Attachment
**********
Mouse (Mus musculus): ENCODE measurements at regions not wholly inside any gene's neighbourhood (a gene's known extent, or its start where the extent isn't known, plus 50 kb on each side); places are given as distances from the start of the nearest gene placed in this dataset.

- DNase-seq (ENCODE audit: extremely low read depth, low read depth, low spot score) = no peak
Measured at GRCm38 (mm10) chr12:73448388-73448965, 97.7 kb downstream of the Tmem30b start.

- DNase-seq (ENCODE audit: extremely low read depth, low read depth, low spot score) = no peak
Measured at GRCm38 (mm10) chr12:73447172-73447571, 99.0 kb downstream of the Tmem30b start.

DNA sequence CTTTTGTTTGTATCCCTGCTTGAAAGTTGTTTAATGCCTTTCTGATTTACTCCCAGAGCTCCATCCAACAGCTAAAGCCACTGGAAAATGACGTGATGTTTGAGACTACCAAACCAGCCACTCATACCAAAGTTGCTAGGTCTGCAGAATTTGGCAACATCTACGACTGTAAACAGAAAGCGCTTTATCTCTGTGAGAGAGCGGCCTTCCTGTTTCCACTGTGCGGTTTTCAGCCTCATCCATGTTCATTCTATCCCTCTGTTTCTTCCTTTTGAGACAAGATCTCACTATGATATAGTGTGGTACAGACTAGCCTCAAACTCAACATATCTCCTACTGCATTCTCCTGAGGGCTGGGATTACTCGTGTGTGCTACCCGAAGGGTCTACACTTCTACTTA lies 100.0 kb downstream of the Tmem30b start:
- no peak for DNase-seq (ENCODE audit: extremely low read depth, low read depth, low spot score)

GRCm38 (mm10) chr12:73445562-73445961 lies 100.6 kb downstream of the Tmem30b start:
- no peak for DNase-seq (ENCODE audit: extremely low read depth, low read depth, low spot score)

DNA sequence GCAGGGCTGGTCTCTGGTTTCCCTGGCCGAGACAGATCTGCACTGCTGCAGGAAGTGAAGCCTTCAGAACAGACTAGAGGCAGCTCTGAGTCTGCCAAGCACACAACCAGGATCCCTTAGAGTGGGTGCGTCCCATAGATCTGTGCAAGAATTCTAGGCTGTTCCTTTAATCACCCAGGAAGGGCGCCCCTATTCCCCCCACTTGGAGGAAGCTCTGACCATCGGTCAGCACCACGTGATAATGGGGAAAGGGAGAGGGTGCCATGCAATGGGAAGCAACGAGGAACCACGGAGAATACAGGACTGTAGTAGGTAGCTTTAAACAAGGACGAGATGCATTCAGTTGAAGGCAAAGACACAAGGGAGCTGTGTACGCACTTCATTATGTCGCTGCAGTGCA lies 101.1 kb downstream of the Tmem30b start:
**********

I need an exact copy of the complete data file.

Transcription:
Mouse (Mus musculus): ENCODE measurements at regions not wholly inside any gene's neighbourhood (a gene's known extent, or its start where the extent isn't known, plus 50 kb on each side); places are given as distances from the start of the nearest gene placed in this dataset.

- DNase-seq (ENCODE audit: extremely low read depth, low read depth, low spot score) = no peak
Measured at GRCm38 (mm10) chr12:73448388-73448965, 97.7 kb downstream of the Tmem30b start.

- DNase-seq (ENCODE audit: extremely low read depth, low read depth, low spot score) = no peak
Measured at GRCm38 (mm10) chr12:73447172-73447571, 99.0 kb downstream of the Tmem30b start.

DNA sequence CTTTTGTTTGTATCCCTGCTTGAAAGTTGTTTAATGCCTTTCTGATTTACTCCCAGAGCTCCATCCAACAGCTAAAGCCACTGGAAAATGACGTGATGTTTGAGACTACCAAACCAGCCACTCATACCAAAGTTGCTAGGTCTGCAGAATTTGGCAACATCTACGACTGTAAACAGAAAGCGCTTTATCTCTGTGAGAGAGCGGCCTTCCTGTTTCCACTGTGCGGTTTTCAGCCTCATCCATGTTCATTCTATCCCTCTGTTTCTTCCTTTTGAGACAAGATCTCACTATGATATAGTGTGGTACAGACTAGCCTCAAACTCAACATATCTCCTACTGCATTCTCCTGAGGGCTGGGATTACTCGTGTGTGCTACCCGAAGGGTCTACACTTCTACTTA lies 100.0 kb downstream of the Tmem30b start:
- no peak for DNase-seq (ENCODE audit: extremely low read depth, low read depth, low spot score)

GRCm38 (mm10) chr12:73445562-73445961 lies 100.6 kb downstream of the Tmem30b start:
- no peak for DNase-seq (ENCODE audit: extremely low read depth, low read depth, low spot score)

DNA sequence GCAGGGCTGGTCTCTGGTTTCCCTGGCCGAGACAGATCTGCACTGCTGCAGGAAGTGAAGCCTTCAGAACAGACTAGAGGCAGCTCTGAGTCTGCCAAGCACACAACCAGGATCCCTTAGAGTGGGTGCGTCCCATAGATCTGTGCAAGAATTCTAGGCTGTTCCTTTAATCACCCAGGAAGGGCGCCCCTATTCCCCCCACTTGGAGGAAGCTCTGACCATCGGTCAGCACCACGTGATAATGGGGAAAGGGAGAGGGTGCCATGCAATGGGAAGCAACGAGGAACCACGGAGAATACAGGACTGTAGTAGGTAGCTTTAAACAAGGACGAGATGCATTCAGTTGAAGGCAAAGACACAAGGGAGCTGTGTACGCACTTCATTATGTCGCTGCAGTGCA lies 101.1 kb downstream of the Tmem30b start: